5. I enjoyed this post. You touched on so many aspects of my recovery. I’ve been the accuser and the accused as far as “stepford wives” goes. I think early in my sobriety I was confused with the “fake it till you make it” concept. I hated the fakers … until I became one. (I had to grow out of that too.) Now I try and stick with “feel it till you make it” (doesn’t rhyme as well, but so what).

    Even with my blog, while I try and keep the tone to solutions and hope for my reader (as I write for the reader–not me) I do see that at times, I just don’t FEEL what I’m writing so I shift to keep authentic to what I’m really going through.

    Most often when people ask me how I am I say, “excellent” … it’s not necessarily that life is perfect, in as much as, I have learned to be grateful for everything that’s happening. Even the stuff I feel is unfair or wrong etc.

    And the happy thing. I hated happy people, until I became one. (I almost feel sorry for drinkers.) Us sober gals (& guys) have it so good. Especially the healing, sober, blogging community…. Just about the nicest people on the planet in my opinion.

    Enough from me. See you got me thinking 🙂 Lisa

    • Thanks for your comment, Lisa! I love how you say you learned to be grateful for everything that’s happening. I think that’s the main difference between us sober folks and “normies.” Through recovery (if we’re lucky), we learn how to accept our imperfect reality and celebrate life – with it’s ups and downs. Thanks again for your insight. I’m so grateful for your blog and participation in this awesome blogging community!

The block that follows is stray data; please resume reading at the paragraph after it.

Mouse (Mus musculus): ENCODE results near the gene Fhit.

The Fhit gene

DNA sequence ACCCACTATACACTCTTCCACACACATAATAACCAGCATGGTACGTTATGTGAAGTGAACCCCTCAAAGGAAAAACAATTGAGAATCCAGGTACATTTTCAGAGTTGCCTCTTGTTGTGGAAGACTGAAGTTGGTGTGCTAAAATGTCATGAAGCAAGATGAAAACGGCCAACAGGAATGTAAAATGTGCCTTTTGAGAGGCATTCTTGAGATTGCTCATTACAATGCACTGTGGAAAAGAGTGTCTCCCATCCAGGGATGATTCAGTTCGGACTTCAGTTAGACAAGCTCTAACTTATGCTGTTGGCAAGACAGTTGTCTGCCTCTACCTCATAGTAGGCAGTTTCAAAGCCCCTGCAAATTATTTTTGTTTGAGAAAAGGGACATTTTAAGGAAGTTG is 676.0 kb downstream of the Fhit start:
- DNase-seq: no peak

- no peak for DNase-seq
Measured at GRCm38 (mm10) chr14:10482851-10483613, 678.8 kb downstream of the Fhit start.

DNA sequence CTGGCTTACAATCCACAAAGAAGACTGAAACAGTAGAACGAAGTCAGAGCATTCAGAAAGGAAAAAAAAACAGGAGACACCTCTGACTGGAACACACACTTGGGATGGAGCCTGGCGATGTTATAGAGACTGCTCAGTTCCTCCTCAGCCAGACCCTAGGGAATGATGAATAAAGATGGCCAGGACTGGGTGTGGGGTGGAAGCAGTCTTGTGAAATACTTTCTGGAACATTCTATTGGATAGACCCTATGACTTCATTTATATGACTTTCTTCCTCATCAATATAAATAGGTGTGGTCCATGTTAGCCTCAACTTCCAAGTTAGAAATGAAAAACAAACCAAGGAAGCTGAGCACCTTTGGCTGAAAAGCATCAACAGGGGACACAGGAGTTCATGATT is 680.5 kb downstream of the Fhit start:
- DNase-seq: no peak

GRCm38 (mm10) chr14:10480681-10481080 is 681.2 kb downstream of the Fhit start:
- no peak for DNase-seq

6. Great post! We must be on the same wavelength, because I was talking about something similar (about being “fine”) just the other day in my corner of the world. But it’s amazing that people want to look beyond and behind the “excellent” or “great” because they know themselves that they aren’t excellent or great. I was one of those guys – the one who thought everyone was lying, that they were hiding some great hidden secret, that no one in their right mind can be great or excellent. I haven’t had the experience you have had (just yet, I suppose), but I totally understand where you are coming from. I think that others see us as being spiritual giants when really we are just getting well and using the tools given to us. I am hardly a spiritual giant. I am not even a spiritual oompah loompah. I am just doing what I need to do to stay centered, recovered and in doing His will…which always turns out to be the best thing for me.

    Some great responses here too – lovely stuff, as usual 🙂

    Love and light,
    Paul

    • Paul, I can always rely on you to make me smile! Your descriptive words are great – i.e. oompah loompah. Lol! When I think about this issue, I’m always reminded of the whole “misery loves company” thing. When people are unhappy, the last thing they want to do is be around someone else who IS happy. It’s pretty ironic that in recovery you find a lot of people who are REALLY happy who used to be totally miserable. Just one of the great things about getting sober!